National Forests across the country are criss-crossed by more than 400,000 miles of roads, more than 2 times the number of miles in the US Highway System. Today, the sheer amount of roads and lack of proper funding has led to a staggering $10 billion backlog on road maintenance.
Oregon has more National Forest roads than any other state - by far. With 70,952 miles of road, Oregon leads California, the state with the second largest amount of national forest roads, by more than 26,000 miles - a distance larger than the circumference of the Earth.
Oregon’s enormous inventory of National Forest roads provides unequaled access to our federal forests, enabling millions every year to utilize these public lands for hunting, fishing, camping, and much more.
But, due to a lack of funding, many of those roads aren’t being maintained. Many of these roads were built to low standards exclusively for logging during the unsustainable logging boom in the 1960s-1990s.
Maintenance backlogs stand at more than $664 million. Unmaintained roads are crumble and erode, threatening streams and rivers with sediment, and raising safety concerns for public use.
One of the best ways to deal with this crumbling infrastructure is to decommission roads that are no longer needed for their original purpose of logging, don’t provide access to recreation sites, or are located where they can damage water and wildlife habitat. The Forest Service does some of this as part of watershed restoration efforts, but much more could be done. Comprehensive and well thought out planning for the future of National Forest system roads is also needed.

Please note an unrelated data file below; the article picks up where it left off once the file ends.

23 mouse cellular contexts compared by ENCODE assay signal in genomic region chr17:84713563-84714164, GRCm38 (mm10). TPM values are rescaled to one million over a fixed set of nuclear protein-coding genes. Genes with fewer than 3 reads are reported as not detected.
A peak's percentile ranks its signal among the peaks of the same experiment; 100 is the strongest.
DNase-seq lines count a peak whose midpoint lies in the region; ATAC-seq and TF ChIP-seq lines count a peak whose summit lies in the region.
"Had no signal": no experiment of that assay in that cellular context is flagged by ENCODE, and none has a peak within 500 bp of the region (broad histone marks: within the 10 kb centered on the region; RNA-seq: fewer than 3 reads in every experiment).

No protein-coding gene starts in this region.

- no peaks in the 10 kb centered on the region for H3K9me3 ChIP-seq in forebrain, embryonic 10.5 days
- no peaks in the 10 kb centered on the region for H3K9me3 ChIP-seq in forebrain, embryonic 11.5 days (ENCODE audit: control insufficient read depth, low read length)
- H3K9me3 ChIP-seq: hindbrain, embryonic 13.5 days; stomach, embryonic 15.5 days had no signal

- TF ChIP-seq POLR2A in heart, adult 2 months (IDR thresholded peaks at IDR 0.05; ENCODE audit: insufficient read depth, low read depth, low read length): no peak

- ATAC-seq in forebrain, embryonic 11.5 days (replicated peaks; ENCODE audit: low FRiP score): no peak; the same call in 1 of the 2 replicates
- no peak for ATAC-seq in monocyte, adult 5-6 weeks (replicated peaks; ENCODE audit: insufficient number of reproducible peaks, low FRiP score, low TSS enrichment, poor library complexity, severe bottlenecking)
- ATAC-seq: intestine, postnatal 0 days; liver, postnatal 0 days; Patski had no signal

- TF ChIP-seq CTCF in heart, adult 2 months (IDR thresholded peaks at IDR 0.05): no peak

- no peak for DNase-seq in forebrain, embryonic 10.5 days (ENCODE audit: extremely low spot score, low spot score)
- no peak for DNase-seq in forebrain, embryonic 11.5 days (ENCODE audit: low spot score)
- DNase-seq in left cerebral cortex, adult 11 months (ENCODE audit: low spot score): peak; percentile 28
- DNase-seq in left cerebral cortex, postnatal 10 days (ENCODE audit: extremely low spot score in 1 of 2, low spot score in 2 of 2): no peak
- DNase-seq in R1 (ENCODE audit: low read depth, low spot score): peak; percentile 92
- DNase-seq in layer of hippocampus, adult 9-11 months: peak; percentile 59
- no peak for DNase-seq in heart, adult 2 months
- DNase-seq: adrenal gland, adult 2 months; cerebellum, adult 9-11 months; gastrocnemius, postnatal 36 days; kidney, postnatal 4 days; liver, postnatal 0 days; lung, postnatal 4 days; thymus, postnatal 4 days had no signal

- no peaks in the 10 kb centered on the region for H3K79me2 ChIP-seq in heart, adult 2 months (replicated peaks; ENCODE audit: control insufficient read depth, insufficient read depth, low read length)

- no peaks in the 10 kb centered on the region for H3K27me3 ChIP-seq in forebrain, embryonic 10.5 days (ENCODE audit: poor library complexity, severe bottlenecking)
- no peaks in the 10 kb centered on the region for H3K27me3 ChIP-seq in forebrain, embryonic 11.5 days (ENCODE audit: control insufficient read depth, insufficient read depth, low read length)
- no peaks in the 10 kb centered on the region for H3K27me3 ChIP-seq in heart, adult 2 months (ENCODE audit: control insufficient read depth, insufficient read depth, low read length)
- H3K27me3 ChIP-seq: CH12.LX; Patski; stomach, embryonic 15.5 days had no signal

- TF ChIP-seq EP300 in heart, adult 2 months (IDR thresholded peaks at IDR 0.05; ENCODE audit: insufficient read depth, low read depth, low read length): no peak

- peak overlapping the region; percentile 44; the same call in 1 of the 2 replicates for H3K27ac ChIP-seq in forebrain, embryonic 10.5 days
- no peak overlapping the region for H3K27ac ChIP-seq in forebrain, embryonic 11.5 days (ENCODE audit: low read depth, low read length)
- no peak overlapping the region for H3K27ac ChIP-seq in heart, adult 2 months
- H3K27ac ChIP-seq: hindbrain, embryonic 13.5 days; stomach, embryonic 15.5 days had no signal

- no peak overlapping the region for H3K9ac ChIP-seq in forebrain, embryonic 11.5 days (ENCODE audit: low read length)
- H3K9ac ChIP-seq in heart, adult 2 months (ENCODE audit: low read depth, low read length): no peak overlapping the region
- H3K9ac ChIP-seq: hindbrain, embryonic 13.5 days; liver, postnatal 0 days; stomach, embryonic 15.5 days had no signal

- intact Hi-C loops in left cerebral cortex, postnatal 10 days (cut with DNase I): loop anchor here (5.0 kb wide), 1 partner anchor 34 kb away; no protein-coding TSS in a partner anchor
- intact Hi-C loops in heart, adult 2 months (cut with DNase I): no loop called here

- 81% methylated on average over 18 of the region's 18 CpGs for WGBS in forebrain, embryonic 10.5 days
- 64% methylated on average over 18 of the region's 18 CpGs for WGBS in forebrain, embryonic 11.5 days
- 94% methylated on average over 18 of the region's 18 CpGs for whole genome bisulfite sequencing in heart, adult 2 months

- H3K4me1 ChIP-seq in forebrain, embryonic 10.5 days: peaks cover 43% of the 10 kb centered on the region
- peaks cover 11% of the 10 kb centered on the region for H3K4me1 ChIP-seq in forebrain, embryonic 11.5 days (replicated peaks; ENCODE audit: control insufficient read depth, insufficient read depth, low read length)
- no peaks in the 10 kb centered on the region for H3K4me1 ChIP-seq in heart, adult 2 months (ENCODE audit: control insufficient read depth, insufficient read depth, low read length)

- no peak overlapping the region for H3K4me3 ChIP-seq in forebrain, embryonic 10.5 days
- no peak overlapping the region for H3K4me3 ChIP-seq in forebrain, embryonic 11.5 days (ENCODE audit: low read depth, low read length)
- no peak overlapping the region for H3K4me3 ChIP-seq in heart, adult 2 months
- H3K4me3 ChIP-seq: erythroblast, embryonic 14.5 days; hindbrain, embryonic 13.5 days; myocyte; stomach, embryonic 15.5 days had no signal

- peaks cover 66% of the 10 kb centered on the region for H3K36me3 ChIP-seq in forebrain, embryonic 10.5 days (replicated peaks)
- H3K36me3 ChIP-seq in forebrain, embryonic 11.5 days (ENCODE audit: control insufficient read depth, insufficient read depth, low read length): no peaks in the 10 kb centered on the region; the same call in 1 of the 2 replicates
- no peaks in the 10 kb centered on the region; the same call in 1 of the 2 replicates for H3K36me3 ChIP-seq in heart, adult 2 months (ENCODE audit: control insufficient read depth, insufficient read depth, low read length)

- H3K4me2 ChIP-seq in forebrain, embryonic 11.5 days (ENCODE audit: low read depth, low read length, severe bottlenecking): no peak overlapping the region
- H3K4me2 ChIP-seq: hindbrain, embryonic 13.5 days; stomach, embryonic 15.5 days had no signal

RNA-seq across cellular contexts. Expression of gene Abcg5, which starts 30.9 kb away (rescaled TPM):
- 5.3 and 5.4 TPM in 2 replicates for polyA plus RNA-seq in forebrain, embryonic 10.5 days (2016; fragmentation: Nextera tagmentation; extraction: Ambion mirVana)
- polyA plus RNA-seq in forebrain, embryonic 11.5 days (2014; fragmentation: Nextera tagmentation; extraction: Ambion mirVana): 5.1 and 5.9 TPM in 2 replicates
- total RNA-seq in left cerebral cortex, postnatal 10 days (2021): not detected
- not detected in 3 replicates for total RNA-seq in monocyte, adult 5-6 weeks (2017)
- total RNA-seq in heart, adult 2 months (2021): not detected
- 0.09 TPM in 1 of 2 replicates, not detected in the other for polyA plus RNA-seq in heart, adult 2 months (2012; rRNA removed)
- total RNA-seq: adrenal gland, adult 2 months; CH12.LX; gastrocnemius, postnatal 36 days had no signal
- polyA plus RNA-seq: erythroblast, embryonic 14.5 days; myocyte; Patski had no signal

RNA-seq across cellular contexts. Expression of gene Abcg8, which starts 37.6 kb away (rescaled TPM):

Travel Management Planning
The U.S. Forest Service’s 2005 “Travel Management Rule” directed all National Forests to designate a system of roads, trails and areas for motorized vehicle use. The new travel management policy basically requires each Forest to identify those roads, trails, and areas that will be designated as open to motor vehicle use. In the past, all roads and areas were “open” unless otherwise designated “closed”. The new rule reverses this to, in theory, make enforcement easier.
Each National Forest is going through its own process to gather input from local interests and designate roads and trails. Approaches vary widely from simply designating existing routes to proposing large-scale additions to the OHV trail system. Once complete, roads open to motorized use will be shown on a map, and use inconsistent with the designations will be prohibited. Oregon Wild has participated in each National Forest's process, and continues to advocate for closing and rehabilitating unneeded roads for the benefit of wildlife, clean water, and wildland connectivity.
OHVs: Where they belong, where they don’t
Off Highway Vehicles (OHVs) – such as four-wheelers and dirt bikes – are allowed on roads designated as open to their use in the Travel Management Plan maps described above. But that doesn’t mean OHVs belong on all roads. Roads in the wrong places can mean conflicts between recreation interests. When roads open to OHVs border wild areas, they can disturb the peace and quiet many go there to seek. Access to wild areas via roads can also lead to more illegal off-road activity, damaging sensitive areas, vegetation, and wildlife habitat.
Oregon Wild has been involved in protecting sensitive areas from illegal off-road use, including in the Oregon Dunes, and in the sensitive botanical areas of southwest Oregon.
OHV damage on BLM lands by Chandra LeGue.